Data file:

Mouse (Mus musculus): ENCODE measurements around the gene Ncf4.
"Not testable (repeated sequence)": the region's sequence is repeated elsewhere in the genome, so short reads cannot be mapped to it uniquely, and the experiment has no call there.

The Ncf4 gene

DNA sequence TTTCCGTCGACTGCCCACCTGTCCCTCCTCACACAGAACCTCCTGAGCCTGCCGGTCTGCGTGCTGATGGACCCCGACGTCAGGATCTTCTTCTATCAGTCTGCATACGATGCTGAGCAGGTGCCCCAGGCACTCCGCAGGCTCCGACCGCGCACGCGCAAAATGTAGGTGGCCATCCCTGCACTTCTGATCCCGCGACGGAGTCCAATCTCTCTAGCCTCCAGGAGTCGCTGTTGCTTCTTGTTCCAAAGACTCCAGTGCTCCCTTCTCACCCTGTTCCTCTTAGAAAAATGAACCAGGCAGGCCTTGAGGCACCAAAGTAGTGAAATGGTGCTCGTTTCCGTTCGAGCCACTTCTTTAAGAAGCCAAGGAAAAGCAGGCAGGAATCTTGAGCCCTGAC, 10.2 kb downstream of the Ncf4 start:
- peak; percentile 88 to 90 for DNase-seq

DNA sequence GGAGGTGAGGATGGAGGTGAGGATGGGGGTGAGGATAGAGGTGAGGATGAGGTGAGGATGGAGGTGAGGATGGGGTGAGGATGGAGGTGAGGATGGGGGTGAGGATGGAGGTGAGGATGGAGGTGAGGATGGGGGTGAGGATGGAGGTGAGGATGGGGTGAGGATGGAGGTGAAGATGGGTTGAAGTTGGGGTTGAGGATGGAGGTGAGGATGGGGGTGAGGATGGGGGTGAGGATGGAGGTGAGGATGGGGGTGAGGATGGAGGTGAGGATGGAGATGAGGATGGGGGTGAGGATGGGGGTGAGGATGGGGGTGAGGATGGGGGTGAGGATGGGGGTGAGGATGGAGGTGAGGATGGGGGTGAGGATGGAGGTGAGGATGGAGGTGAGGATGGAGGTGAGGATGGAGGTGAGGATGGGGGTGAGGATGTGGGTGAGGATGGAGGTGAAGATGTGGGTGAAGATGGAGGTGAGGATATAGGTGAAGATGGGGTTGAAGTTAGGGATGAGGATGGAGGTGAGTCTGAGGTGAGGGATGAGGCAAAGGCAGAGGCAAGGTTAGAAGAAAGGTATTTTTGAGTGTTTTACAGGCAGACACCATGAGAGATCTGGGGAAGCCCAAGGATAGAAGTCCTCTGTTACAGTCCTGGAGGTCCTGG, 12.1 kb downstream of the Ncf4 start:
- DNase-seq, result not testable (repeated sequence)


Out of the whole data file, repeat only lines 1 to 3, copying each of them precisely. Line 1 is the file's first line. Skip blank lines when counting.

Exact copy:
Mouse (Mus musculus): ENCODE measurements around the gene Ncf4.
"Not testable (repeated sequence)": the region's sequence is repeated elsewhere in the genome, so short reads cannot be mapped to it uniquely, and the experiment has no call there.

The Ncf4 gene